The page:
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Obituary: Anne Moffat

Anne Moffat's colleagues at Girlguiding UK said she was "a truly special person who was talented, warm and gracious".

As an 18-year-old, she joined the Girl Guides, as it was then known, and in later years rose to be its head of marketing and communications.

On 7 July 2005, Ms Moffat, 48, left her home in Old Harlow, Essex, and headed to her office in Buckingham Palace Road, Victoria.

She was standing very close to Shehzad Tanweer when he detonated his bomb and is not believed to have survived the initial blast.

'Charm and warmth'

Ms Moffat was born on Christmas Day 1956 in Lanark, and her brother Christopher told the 7 July inquest she had been "a very special Christmas gift".

She studied art at college and began her career at the Girl Guides as a graphic designer - the first of many roles during her 20 years at the organisation.

A few days before the bombings, she had been at the Hampton Court Flower Show, promoting a new rose named in honour of the Brownies' 90th birthday.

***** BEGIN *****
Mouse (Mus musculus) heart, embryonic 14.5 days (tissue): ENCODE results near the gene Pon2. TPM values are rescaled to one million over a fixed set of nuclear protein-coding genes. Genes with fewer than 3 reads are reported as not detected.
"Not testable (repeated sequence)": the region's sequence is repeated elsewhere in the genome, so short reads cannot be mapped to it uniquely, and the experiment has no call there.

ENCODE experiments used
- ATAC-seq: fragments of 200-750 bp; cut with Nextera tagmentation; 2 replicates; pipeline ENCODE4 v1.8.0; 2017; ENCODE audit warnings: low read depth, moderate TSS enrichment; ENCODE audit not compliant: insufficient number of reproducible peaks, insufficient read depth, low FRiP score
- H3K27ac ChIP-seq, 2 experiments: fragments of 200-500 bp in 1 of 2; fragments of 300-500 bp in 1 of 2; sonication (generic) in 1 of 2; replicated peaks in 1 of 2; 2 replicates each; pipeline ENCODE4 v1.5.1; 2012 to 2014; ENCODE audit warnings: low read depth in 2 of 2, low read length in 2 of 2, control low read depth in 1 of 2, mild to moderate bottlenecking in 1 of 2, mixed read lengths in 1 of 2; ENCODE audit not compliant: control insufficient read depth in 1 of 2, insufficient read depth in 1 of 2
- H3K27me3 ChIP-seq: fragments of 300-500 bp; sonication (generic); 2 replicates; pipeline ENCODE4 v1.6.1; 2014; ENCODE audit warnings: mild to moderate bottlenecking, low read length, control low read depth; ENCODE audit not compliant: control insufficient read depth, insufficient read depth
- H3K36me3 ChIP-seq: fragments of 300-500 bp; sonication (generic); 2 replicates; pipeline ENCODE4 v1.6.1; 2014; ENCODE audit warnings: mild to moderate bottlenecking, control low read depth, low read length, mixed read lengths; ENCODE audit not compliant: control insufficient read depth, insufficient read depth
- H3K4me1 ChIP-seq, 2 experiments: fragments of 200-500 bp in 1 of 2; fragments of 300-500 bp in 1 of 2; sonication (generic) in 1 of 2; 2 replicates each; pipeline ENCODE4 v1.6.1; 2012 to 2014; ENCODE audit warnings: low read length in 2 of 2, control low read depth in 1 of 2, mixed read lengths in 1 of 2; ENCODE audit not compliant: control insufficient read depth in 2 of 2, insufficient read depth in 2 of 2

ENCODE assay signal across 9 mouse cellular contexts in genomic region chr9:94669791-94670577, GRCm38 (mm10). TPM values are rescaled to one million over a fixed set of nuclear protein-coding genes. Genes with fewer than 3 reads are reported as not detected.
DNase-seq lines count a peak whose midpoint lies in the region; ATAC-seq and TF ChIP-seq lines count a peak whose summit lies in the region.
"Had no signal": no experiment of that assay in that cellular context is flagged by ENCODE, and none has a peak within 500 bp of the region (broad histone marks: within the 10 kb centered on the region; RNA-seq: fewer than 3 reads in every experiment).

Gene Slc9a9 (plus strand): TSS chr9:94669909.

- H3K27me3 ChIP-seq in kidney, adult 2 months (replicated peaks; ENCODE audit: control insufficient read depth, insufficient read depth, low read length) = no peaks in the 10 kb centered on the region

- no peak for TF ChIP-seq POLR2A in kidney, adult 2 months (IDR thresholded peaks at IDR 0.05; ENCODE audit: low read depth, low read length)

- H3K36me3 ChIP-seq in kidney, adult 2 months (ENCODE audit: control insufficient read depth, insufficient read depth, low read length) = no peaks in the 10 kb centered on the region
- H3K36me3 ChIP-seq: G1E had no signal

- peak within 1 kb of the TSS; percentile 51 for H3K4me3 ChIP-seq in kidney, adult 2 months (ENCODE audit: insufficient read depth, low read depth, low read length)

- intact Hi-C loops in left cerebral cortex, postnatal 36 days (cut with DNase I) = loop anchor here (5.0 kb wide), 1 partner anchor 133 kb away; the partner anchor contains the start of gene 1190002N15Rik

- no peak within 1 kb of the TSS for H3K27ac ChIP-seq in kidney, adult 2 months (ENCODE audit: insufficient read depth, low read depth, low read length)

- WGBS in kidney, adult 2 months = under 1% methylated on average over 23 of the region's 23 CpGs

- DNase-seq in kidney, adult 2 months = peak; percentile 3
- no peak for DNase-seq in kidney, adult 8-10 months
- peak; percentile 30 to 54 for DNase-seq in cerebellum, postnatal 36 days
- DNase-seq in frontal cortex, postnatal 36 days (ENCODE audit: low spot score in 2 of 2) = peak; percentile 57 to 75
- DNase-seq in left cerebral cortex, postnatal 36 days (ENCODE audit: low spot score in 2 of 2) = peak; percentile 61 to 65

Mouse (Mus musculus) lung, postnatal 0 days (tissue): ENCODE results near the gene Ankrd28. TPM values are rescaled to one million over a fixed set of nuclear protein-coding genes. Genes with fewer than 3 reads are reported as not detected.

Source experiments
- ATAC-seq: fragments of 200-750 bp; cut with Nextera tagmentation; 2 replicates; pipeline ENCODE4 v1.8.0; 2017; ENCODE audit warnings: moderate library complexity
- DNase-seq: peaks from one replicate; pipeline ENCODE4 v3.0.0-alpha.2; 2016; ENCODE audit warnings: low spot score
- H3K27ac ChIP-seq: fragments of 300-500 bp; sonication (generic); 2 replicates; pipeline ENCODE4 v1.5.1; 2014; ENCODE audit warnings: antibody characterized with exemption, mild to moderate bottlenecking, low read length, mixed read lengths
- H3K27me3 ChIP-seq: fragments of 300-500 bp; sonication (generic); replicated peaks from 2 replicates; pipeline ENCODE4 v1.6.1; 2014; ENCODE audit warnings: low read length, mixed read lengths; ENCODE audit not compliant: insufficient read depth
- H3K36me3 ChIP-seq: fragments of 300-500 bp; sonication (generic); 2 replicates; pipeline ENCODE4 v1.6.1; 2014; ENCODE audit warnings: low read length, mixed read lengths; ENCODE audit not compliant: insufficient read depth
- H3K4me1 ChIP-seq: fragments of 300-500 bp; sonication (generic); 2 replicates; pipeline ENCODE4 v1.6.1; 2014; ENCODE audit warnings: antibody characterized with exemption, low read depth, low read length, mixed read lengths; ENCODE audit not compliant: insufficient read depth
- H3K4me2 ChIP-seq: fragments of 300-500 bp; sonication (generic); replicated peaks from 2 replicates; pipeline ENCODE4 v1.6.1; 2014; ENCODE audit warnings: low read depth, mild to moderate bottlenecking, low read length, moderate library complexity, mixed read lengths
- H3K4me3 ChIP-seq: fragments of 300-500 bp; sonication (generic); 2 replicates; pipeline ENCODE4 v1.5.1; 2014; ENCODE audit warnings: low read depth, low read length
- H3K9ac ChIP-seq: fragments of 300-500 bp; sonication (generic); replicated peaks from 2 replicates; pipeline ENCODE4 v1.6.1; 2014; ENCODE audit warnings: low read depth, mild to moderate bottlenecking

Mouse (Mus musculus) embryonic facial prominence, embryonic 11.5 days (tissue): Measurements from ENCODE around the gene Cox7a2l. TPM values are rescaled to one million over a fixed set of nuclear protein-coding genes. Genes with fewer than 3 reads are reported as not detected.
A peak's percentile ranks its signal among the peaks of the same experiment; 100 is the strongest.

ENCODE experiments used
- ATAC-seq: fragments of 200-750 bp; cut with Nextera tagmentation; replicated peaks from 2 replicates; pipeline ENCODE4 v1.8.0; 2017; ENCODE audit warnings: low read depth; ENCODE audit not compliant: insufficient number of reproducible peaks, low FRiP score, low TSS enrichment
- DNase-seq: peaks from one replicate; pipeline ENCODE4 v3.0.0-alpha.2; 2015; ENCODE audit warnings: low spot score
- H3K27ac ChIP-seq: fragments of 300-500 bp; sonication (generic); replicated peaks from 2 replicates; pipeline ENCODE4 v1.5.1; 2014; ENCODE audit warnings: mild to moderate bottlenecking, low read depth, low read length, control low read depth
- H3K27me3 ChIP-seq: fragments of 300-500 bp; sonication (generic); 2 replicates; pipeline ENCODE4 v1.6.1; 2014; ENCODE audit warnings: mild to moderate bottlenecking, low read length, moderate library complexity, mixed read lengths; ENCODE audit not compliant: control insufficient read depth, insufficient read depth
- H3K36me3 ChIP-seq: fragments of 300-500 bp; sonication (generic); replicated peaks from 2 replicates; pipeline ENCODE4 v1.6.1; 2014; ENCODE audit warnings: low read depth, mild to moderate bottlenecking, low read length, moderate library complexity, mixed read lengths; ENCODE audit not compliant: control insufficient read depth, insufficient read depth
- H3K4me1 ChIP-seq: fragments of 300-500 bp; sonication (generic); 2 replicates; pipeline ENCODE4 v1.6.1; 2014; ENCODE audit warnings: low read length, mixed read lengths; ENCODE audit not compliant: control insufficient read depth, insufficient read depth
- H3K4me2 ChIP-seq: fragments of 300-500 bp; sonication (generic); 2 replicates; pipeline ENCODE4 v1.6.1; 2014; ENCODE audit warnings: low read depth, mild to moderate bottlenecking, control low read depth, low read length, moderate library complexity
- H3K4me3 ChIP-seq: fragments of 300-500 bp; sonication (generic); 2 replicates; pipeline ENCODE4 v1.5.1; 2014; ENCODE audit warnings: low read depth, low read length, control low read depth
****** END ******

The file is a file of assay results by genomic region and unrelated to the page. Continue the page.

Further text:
Muriel Dunn, a former international manager at The Guide Association, said her loss was "a terrible tragedy".

"I will always remember her quiet manner, her professionalism, her expertise in her work area and her charm and warmth when working with others.

"I am so glad I had the pleasure of knowing her."

Ms Moffat's brother said she was "dedicated to professionalism at work" and spent many hours in the evening and at weekends at Guiding events.

Make Poverty History

Outside work, she loved architecture, sculpture and gardening, as well as socialising.

"She was a strong-minded and determined person, but had a close network of friends," he told the inquest. "Everyone who ever knew Anne respected her qualities of honesty and integrity."

In her handbag on the day she died was a booklet about the Make Poverty History campaign.

"This gives you an idea of Anne's commitment to helping making a better future for others," her brother said.

Mr Moffat added: "You never really appreciate the light emitted by a candle in a darkened room until the candle is extinguished.

"This sums up Anne, as she shed so much light on so many other people's lives."

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